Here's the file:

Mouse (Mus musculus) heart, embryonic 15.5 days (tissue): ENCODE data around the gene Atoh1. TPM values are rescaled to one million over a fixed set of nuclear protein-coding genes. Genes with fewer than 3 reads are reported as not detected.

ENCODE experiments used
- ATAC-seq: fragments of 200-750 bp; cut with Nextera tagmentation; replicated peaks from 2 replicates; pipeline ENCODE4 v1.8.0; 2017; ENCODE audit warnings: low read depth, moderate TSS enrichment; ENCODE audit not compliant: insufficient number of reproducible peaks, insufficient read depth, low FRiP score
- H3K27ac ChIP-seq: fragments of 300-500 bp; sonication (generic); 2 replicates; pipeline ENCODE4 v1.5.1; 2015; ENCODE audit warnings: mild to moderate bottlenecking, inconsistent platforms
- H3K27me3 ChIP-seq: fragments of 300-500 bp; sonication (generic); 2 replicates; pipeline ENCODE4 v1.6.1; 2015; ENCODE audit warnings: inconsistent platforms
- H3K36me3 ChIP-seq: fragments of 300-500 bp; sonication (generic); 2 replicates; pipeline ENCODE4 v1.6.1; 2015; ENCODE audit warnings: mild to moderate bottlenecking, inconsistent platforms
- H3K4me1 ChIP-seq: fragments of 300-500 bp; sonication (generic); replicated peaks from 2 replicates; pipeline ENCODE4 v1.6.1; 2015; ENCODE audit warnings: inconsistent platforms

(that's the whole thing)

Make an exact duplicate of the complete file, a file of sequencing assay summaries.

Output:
Mouse (Mus musculus) heart, embryonic 15.5 days (tissue): ENCODE data around the gene Atoh1. TPM values are rescaled to one million over a fixed set of nuclear protein-coding genes. Genes with fewer than 3 reads are reported as not detected.

ENCODE experiments used
- ATAC-seq: fragments of 200-750 bp; cut with Nextera tagmentation; replicated peaks from 2 replicates; pipeline ENCODE4 v1.8.0; 2017; ENCODE audit warnings: low read depth, moderate TSS enrichment; ENCODE audit not compliant: insufficient number of reproducible peaks, insufficient read depth, low FRiP score
- H3K27ac ChIP-seq: fragments of 300-500 bp; sonication (generic); 2 replicates; pipeline ENCODE4 v1.5.1; 2015; ENCODE audit warnings: mild to moderate bottlenecking, inconsistent platforms
- H3K27me3 ChIP-seq: fragments of 300-500 bp; sonication (generic); 2 replicates; pipeline ENCODE4 v1.6.1; 2015; ENCODE audit warnings: inconsistent platforms
- H3K36me3 ChIP-seq: fragments of 300-500 bp; sonication (generic); 2 replicates; pipeline ENCODE4 v1.6.1; 2015; ENCODE audit warnings: mild to moderate bottlenecking, inconsistent platforms
- H3K4me1 ChIP-seq: fragments of 300-500 bp; sonication (generic); replicated peaks from 2 replicates; pipeline ENCODE4 v1.6.1; 2015; ENCODE audit warnings: inconsistent platforms